Having a stockpile of food is great for emergency situations but if the power is out, how do you plan on cooking it?
As preppers, we like to plan ahead and planning for a real and very possible situation like a power outage is a must.
Nowadays, very few people know what they would do without electricity for long periods of time, even more so how they would cook.
Luckily, by reading this post you will gain the knowledge of at least a few different methods in which you can still feed your family a nice hot meal when the power is out.
As long as the sun is shining you don’t need electricity to cook a meal. No need to worry about fuel, smoke, or heat. My personal favorite option is GoSun but there are many options available. If you have the time, you can also make your own solar cooker very cheaply.
On the Grill
An obvious option for cooking without power is to use the grill. This is only a good option if you have stocked up on coal or gas but if you have a grill in the first place, I don’t suppose this would be a problem.
Learning to cook on a wood stove is smart skill to learn for situations like these. As long as you have extra wood laying around, this is a good choice.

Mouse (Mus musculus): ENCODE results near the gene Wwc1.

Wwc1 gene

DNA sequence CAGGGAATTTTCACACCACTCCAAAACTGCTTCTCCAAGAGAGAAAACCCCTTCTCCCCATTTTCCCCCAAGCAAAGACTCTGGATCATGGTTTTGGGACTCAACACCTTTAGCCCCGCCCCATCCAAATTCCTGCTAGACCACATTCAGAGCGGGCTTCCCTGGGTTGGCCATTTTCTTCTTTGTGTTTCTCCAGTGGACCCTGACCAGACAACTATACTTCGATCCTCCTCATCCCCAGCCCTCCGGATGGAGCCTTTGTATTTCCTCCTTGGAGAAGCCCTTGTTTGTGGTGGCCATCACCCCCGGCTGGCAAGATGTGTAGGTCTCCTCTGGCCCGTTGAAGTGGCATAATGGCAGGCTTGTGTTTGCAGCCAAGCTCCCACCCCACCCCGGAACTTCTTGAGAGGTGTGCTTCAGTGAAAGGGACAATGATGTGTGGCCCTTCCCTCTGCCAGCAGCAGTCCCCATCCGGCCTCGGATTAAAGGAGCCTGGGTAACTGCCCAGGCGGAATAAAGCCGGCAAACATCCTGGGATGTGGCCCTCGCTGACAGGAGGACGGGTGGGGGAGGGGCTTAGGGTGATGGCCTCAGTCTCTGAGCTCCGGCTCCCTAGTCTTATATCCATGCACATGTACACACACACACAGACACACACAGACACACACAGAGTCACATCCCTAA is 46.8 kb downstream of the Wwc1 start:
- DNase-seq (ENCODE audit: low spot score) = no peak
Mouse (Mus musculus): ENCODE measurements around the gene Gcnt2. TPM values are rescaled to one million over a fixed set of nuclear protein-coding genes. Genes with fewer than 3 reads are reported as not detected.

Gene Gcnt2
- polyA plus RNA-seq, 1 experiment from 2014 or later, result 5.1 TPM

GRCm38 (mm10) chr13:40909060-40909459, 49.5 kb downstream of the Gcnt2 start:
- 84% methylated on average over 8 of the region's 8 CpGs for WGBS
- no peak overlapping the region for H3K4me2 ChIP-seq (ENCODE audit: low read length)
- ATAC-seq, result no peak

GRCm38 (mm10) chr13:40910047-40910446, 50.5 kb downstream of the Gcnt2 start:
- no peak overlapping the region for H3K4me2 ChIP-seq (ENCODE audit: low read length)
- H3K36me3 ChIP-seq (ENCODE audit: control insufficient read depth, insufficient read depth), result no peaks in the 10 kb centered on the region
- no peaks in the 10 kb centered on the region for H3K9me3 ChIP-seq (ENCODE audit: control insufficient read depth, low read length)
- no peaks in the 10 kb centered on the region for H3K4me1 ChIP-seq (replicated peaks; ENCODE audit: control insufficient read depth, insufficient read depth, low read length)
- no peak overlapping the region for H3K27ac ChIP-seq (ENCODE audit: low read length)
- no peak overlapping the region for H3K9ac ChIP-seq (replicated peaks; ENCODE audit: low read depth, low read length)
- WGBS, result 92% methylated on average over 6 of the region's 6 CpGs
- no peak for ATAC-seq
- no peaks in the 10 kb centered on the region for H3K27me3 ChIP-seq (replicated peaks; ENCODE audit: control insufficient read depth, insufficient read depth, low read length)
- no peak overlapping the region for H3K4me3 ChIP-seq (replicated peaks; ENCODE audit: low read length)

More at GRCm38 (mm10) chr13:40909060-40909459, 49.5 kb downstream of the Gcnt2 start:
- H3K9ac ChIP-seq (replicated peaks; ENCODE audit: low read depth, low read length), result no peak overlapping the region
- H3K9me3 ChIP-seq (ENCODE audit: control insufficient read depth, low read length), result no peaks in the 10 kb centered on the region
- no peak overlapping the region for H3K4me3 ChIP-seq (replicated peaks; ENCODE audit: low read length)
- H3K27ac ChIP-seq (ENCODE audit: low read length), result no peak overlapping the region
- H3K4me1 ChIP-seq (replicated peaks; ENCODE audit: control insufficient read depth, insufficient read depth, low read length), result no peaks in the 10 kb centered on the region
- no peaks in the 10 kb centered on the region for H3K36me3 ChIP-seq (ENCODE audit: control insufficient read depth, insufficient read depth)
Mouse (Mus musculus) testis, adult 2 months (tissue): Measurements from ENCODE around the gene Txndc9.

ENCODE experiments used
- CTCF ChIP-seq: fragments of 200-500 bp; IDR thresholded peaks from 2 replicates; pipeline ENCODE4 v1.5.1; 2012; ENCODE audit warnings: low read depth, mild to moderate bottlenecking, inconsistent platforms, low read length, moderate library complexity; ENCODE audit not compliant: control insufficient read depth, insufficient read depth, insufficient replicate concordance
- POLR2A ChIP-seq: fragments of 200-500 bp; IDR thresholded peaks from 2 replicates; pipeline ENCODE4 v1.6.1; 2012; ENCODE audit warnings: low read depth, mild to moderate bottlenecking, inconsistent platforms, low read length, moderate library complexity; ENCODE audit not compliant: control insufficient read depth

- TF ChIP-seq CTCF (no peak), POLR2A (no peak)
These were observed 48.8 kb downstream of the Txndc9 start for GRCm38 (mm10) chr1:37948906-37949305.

You will need plenty of fuel but cooking your meals on a camping stove is easy enough. Coleman have a good range of camping stoves but there are plenty of other options out there. If using this method of cooking, never use the stove indoors!
Over the Campfire
There is nothing quite like campfire cooking and you aren’t just limited to roasting marshmallows. Just get yourself a camp grill and you can cook just about anything you want.
Obviously you might want to take the time to brush up on your fire making skills BEFORE an emergency situation.
A Dutch oven is thick-walled (usually cast iron but also ceramic and clay) cooking pot with a tight-fitting lid. This can then be hung over a fire to cook your food. If you have never tried Dutch oven cooking before, I highly recommend it.
Sterno stoves are lightweight and portable. They have a simple folding design that folds flat for easy carrying yet are strong enough to hold a heavy pot. Stock up on canned heat too if going for this option.
Heating output is limited, so this option is better for warming or reheating than cooking an entire meal from scratch. They can safely be used indoors too as long as there is some ventilation.